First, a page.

CREDIT unions are now the most successful lenders at forcing customers to repay their loans, new research shows.
The findings show that credit unions are much more aggressive than their banking counterparts at pursuing their members for money – and are more successful at getting the money back.
While the sums owed to credit unions are less than those owed to banks, they are three times more likely to have the money repaid.
The results of the detailed study show that as part of a new approach of pursuing their members in the last 12 months, credit unions have secured 816 court judgments valued at more than €14.2m, with the average debt standing at €17,502.
The study – by debt collection agency Businesspro for the publishers of 'Stubbs Gazette' – shows that credit unions have recovered partial payments in 367, or 45pc, of cases.
This compares to an overall partial repayment rate of just 15pc for other lenders and creditors who together secured court ordered debts of more than €1.3bn in 2012.
The 45pc partial payment rate for credit unions compares to 18pc for the Revenue and 0pc recovery rates for NAMA and the former Anglo Irish Bank, now known as the IBRC.
"The credit union ethos of rehabilitating debtors seems to be standing credit unions in good stead," said James Treacy, managing director of Businesspro, which publishes 'Stubbs Gazette'.
"The aggressive stance of the Revenue Commissions has also paid dividends in the number of judgments that have been partially paid."
Businesspro said that the figures show that the size of judgment is the clearest indicator as to whether it will be repaid, or partially repaid. Larger judgments are "appreciably harder" to collect.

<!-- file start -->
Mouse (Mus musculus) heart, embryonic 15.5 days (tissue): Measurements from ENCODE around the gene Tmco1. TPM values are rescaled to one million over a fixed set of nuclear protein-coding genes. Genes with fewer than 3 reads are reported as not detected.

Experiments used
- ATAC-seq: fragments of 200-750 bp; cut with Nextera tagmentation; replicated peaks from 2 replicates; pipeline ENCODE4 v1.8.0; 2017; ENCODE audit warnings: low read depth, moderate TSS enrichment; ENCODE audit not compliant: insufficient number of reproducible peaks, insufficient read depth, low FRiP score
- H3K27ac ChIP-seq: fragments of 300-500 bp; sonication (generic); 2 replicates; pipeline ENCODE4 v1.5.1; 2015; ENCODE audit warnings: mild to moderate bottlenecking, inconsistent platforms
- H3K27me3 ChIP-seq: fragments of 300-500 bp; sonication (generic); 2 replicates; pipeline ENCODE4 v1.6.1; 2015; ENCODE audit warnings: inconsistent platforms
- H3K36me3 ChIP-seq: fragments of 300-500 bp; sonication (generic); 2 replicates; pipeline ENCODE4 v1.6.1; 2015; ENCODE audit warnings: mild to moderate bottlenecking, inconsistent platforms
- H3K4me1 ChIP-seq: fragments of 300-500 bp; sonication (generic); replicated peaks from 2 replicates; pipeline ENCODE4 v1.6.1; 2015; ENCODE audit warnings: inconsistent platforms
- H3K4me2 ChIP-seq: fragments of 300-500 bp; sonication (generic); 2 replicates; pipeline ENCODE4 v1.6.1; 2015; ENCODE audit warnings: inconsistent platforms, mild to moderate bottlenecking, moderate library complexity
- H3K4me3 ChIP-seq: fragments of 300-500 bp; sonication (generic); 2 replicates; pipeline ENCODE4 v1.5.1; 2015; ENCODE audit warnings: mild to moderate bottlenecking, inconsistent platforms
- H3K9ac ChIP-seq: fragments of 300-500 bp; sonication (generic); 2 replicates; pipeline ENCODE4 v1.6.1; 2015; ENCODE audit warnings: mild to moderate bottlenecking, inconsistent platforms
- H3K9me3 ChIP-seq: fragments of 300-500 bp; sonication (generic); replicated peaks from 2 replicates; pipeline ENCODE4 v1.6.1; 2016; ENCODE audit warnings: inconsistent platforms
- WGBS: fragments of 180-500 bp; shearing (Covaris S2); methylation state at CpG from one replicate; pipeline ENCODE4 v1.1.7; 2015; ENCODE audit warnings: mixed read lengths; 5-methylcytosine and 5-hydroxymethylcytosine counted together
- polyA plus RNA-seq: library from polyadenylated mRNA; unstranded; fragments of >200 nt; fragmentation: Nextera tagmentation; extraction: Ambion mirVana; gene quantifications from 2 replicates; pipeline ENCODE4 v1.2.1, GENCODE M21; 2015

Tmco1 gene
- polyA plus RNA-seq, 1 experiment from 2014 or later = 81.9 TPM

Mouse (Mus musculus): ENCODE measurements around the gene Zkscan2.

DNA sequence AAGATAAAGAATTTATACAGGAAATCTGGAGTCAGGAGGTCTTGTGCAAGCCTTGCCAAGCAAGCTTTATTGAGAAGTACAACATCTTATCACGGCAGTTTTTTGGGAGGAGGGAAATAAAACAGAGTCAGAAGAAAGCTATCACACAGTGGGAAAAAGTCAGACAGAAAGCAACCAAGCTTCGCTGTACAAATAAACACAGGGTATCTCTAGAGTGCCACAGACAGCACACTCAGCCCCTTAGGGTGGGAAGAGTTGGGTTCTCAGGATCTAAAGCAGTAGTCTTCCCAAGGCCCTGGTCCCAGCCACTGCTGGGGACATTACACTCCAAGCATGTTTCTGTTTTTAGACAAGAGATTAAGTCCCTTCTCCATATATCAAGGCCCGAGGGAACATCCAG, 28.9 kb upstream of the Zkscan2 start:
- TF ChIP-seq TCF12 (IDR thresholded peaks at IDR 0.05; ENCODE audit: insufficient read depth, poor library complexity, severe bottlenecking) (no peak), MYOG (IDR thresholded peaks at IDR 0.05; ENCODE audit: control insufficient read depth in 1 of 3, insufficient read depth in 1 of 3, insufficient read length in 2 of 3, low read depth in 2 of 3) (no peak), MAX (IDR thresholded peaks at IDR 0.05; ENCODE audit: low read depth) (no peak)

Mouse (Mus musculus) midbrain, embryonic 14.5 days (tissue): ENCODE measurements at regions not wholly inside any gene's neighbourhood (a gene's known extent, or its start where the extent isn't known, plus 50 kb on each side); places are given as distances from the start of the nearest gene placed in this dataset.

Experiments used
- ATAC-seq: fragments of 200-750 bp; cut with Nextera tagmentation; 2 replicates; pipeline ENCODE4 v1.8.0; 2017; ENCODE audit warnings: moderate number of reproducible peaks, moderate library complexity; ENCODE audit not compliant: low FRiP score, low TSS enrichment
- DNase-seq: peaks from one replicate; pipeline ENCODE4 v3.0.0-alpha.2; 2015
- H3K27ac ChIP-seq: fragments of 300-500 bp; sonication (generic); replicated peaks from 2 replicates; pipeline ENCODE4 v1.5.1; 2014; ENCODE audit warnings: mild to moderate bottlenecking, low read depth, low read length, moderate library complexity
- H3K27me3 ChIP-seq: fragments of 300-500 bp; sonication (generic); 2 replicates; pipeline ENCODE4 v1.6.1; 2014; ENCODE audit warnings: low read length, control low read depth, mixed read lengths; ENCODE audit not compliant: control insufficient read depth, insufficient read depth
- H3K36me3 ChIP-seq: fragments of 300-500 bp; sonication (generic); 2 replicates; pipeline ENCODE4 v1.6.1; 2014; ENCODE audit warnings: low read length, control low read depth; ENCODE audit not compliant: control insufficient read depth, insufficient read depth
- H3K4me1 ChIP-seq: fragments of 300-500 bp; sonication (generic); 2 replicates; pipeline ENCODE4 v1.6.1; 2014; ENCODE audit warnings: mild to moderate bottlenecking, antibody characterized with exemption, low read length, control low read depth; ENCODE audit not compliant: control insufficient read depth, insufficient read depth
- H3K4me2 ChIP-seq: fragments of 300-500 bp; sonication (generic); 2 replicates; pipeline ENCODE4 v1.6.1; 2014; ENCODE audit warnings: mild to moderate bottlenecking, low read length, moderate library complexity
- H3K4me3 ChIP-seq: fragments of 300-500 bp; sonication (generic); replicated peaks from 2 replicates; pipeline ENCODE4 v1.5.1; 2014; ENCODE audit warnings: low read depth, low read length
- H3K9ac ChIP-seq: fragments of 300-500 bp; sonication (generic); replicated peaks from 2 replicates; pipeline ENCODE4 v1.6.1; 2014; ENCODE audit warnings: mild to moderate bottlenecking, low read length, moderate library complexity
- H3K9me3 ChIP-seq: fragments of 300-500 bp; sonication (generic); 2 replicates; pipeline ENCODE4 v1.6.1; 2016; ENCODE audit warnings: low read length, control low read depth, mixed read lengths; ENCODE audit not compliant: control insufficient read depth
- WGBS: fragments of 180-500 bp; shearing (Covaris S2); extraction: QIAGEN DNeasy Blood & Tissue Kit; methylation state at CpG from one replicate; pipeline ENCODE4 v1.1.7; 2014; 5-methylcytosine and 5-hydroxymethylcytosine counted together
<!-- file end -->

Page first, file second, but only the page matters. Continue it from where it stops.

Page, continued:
"Though NAMA has yet to secure a partial payment on any of their 26 judgments, the sheer scale of the judgments and the illiquidity of the debtors' assets will inevitably mean long lead times between obtaining judgment and securing partial payments. There will be a similar situation with IBRC judgments," said Mr Treacy.
Revenue secured court-ordered judgments valued at €94.3m this year, with the average tax debt standing at just over €50,000.
Permanent TSB, with average debts of €166,218, tops the partial repayment league of banks with a recovery rate of 17pc.
Bank of Ireland secured 179 court judgments valued at €33.1m and is receiving partial payments from 25 debtors, a recovery rate of 14pc.
The figures have been released ahead of reforms to Ireland's debt regime in the Personal Insolvency Bill, which will allow people with substantial debts to have them wiped off, subject to certain conditions.